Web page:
– Lower levels of mathematics anxiety, higher levels of mathematics courses completed in high school, positive teacher experiences, and multiple instances of exposure to STEM fields while in middle and high school increased the likelihood that students would choose a STEM major.
– Lower levels of mathematics anxiety and being placed into higher-ability mathematics courses in middle and high school correlated with higher levels of mathematics self-efficacy.
– Higher levels of mathematics self-efficacy in middle and high school led to increased instances of pursuing a STEM career.
– Students enrolled in at least Calculus I while in high school were significantly more likely to choose a STEM major in college.
– Interviews revealed a larger percentage of STEM majors indicating positive mathematics teacher experiences than non-STEM majors.
Can learning communities boost success of women and minorities in STEM? Evidence from the Massachusetts Institute of Technology
– Author finds no statistically signiﬁcant eﬀects on academic outcomes for ESG enrollees generally, but women who participate in the program have higher GPAs and complete more credits of coursework.
– Minority students are more likely to major in math, computer science, or electrical engineering after participating in the ESG program.
– Though quite noisy, the results are suggestive that women and minorities in STEM may beneﬁt from learning communities.
– Author ﬁnds evidence that female instructors are particularly beneﬁcial for female students at MIT. However, the magnitude of the estimates suggests that the gender-mix of ESG instructors cannot account for most of the academic eﬀects the author observes for female students.
Macrosystem Analysis of Programs and Strategies to Increase Underrepresented Populations in the Geosciences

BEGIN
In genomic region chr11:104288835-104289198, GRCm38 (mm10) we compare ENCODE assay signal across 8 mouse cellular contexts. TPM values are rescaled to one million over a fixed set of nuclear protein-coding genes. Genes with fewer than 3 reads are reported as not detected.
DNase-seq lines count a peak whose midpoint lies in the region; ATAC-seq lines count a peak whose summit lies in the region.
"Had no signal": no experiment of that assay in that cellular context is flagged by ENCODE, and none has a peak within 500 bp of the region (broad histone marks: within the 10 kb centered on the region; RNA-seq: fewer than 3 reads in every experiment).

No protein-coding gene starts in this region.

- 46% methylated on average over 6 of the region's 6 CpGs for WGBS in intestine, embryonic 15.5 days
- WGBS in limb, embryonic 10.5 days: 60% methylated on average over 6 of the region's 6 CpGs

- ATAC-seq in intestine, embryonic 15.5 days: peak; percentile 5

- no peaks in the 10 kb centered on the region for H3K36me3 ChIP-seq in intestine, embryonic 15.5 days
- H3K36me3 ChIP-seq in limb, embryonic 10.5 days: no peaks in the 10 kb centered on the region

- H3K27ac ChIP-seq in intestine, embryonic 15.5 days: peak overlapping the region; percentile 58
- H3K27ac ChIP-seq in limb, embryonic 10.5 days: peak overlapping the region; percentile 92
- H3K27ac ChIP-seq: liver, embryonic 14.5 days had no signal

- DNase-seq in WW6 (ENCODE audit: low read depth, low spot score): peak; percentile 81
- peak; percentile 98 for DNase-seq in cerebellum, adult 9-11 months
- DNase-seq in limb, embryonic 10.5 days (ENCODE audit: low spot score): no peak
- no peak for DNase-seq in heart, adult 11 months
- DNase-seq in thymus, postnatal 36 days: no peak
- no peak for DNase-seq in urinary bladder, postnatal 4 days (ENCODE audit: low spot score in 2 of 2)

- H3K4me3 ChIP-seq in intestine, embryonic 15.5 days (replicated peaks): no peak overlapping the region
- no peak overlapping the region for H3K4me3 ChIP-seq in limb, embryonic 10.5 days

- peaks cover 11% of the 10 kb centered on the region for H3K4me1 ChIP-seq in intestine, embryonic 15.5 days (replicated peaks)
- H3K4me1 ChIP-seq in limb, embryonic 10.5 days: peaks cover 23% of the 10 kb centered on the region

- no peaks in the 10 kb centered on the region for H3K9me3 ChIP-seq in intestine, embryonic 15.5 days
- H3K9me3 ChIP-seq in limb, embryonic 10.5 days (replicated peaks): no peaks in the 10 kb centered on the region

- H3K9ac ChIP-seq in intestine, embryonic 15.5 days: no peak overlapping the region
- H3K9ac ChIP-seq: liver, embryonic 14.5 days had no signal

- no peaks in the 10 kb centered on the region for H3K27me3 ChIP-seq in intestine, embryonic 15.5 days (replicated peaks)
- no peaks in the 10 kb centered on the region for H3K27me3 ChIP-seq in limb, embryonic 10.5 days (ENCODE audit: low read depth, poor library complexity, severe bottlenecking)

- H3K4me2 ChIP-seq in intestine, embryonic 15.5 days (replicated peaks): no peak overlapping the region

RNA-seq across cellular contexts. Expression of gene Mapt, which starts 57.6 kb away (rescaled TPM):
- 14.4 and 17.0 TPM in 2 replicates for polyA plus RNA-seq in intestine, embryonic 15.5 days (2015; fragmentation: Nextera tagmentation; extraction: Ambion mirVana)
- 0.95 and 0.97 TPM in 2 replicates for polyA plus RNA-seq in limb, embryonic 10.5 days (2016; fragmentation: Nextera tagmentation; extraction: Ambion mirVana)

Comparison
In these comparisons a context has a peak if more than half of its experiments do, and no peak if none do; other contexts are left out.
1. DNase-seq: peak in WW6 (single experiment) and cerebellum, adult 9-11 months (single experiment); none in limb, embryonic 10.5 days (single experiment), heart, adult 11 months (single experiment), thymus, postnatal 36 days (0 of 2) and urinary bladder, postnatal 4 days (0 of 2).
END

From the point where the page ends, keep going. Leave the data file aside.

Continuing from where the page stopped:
– Key approaches identified in the literature to advance participation of underrepresented populations in the geosciences include: mentoring, peer support networks and community building, bridge programs, pedagogies, undergraduate research experiences, institutional climate and culture, specific geoscience education programs.
– In mentorship of underrepresented students, interactions of minority students with their research mentor can result in increased likelihood of graduate school pursuit and in choosing a career in scientific research.
– A faculty member’s commitment to fostering the student’s academic success results in positive mentor relationship outcomes regardless of the racial similarity between mentor and mentee.
– As it pertains to the geosciences in particular, positive student outcomes of mentoring have been demonstrated in geoscience-specific programs.
– Macrosystem perspectives of peer support networks and community building efforts play an important role in fostering student engagement and retention in STEM majors and positive student outcomes.
– Many positive student outcomes are associated with bridge programs, including increased interest in the geosciences, relationship building between student and faculty members, development of research skills, knowledge gained regarding careers in STEM and the geosciences, knowledge gained about the college application process, and increased self-efficacy.
This study was designed to elucidate
why students from backgrounds of
lower socio-economic status (SES) and who
may be first in their family (FIF) to enter
university continue to be under-represented in